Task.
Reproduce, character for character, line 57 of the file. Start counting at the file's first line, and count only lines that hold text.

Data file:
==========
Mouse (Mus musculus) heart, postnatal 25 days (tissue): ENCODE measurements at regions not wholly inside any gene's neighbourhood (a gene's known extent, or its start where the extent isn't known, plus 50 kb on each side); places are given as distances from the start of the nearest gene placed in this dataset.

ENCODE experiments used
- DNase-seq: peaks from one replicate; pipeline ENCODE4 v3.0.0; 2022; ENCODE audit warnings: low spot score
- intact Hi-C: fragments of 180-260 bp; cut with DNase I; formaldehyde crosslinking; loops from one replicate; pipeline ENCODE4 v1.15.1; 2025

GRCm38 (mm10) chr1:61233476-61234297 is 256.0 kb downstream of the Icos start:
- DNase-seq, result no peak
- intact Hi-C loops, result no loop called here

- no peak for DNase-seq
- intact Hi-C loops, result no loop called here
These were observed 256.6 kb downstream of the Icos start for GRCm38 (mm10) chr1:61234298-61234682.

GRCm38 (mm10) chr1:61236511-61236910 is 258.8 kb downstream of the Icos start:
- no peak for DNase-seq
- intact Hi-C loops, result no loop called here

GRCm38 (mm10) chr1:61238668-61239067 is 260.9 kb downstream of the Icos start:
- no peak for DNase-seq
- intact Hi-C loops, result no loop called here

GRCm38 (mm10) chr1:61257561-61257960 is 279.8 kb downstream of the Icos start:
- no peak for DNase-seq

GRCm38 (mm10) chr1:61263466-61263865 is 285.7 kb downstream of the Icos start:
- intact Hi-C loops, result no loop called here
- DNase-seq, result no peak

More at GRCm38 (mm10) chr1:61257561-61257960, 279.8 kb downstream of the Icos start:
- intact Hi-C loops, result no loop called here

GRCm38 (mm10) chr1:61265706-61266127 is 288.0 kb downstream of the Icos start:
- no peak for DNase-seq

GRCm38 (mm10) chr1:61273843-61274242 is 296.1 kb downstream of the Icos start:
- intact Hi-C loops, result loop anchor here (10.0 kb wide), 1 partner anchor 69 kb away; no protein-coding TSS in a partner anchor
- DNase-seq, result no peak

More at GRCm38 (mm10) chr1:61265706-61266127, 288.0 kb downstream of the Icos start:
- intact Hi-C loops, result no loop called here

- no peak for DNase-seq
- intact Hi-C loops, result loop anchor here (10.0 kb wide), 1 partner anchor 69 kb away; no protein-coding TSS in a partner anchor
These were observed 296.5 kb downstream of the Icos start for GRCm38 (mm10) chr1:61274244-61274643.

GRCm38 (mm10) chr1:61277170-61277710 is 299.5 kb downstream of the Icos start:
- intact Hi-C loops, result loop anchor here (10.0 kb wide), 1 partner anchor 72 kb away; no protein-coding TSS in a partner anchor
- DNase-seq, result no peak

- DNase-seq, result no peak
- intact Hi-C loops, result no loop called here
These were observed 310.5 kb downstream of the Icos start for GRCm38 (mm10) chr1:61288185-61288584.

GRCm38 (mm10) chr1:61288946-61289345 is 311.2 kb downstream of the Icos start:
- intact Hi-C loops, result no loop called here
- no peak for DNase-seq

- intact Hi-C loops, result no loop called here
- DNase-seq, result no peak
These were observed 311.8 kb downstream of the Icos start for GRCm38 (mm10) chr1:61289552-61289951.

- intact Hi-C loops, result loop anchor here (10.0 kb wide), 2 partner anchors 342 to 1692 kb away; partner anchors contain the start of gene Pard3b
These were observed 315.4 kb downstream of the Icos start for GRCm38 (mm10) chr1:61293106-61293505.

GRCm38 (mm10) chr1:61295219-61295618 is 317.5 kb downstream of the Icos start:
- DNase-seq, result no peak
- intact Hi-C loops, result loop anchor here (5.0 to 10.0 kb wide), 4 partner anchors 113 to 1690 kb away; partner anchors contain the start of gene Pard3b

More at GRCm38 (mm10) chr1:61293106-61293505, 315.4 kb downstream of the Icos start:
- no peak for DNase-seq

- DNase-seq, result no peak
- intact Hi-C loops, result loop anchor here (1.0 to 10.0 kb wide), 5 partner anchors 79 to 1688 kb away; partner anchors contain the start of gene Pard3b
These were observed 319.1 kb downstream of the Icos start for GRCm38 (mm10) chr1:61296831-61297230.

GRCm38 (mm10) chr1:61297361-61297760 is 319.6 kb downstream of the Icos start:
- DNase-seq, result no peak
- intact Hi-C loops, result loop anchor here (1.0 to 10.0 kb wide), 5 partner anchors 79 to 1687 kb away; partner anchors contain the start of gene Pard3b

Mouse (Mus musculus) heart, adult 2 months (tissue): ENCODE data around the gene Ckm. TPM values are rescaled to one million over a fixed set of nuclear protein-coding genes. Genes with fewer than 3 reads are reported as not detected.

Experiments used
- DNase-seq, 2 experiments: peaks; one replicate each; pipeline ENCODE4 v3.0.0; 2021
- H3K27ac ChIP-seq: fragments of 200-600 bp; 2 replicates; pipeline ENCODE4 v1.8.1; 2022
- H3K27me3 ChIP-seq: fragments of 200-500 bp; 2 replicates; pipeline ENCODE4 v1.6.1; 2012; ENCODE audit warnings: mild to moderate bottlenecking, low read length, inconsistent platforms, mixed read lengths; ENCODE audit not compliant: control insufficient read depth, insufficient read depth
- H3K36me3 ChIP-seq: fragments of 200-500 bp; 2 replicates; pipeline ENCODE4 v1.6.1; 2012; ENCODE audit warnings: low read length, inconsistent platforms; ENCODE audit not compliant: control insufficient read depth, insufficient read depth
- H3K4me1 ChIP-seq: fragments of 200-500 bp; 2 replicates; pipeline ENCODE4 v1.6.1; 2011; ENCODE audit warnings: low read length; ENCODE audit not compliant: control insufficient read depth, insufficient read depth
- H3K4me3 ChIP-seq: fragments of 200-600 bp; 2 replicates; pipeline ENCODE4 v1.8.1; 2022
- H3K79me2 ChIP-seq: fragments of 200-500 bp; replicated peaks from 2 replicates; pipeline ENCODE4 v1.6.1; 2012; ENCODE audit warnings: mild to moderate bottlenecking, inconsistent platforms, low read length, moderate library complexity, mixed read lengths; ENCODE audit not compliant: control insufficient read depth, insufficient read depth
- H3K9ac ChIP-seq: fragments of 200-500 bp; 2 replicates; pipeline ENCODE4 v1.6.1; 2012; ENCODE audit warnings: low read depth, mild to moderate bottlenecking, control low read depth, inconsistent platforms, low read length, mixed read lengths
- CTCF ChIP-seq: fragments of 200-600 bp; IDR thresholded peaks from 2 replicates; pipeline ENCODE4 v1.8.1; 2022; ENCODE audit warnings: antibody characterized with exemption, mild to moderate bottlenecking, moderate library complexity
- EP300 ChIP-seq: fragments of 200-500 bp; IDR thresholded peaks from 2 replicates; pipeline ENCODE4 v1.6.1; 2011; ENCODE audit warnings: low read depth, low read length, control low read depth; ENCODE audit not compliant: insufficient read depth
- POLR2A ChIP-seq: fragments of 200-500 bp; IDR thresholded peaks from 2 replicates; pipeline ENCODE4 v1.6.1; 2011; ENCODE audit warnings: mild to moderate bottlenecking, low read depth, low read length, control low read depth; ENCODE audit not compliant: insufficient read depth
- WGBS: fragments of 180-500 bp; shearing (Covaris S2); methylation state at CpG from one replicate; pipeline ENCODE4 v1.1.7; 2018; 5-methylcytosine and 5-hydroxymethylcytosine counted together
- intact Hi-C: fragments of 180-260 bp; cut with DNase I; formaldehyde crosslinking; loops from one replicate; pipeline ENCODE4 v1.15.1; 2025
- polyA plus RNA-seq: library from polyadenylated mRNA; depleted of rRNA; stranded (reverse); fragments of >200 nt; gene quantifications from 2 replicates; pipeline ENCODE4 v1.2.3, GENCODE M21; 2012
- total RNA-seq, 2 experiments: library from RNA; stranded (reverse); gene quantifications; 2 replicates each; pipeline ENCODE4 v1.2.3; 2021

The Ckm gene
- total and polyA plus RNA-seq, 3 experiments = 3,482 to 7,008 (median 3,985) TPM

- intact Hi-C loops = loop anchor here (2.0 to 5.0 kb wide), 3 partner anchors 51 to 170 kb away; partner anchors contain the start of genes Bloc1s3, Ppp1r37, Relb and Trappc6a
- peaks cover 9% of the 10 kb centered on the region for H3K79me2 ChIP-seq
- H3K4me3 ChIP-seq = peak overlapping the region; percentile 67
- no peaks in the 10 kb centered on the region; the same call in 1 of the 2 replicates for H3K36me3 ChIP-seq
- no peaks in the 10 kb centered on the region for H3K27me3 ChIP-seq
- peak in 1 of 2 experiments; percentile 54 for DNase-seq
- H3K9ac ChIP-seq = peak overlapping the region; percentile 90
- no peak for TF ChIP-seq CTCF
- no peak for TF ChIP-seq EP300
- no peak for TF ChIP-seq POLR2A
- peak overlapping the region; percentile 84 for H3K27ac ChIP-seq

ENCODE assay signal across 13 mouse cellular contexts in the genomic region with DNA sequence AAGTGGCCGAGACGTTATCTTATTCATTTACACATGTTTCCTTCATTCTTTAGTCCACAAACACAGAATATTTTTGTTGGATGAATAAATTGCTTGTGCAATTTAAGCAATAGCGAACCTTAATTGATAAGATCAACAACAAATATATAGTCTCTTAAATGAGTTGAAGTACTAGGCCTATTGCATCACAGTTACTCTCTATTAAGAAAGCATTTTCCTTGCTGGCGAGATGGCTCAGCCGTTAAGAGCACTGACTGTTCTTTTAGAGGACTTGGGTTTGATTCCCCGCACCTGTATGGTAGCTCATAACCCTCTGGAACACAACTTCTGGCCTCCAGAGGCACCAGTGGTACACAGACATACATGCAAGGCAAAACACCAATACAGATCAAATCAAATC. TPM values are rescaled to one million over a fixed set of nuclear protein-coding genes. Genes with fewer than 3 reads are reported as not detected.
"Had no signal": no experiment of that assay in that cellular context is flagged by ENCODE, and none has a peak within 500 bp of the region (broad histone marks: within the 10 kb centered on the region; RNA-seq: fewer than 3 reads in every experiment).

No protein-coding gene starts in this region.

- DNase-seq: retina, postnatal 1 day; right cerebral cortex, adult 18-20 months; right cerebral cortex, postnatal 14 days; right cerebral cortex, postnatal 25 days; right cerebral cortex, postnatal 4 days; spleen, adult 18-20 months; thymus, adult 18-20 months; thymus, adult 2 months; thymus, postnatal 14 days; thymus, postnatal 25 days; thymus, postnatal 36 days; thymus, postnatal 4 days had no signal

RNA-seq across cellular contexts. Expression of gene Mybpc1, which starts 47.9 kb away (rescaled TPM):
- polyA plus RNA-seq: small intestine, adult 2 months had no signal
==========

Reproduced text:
- DNase-seq, result no peak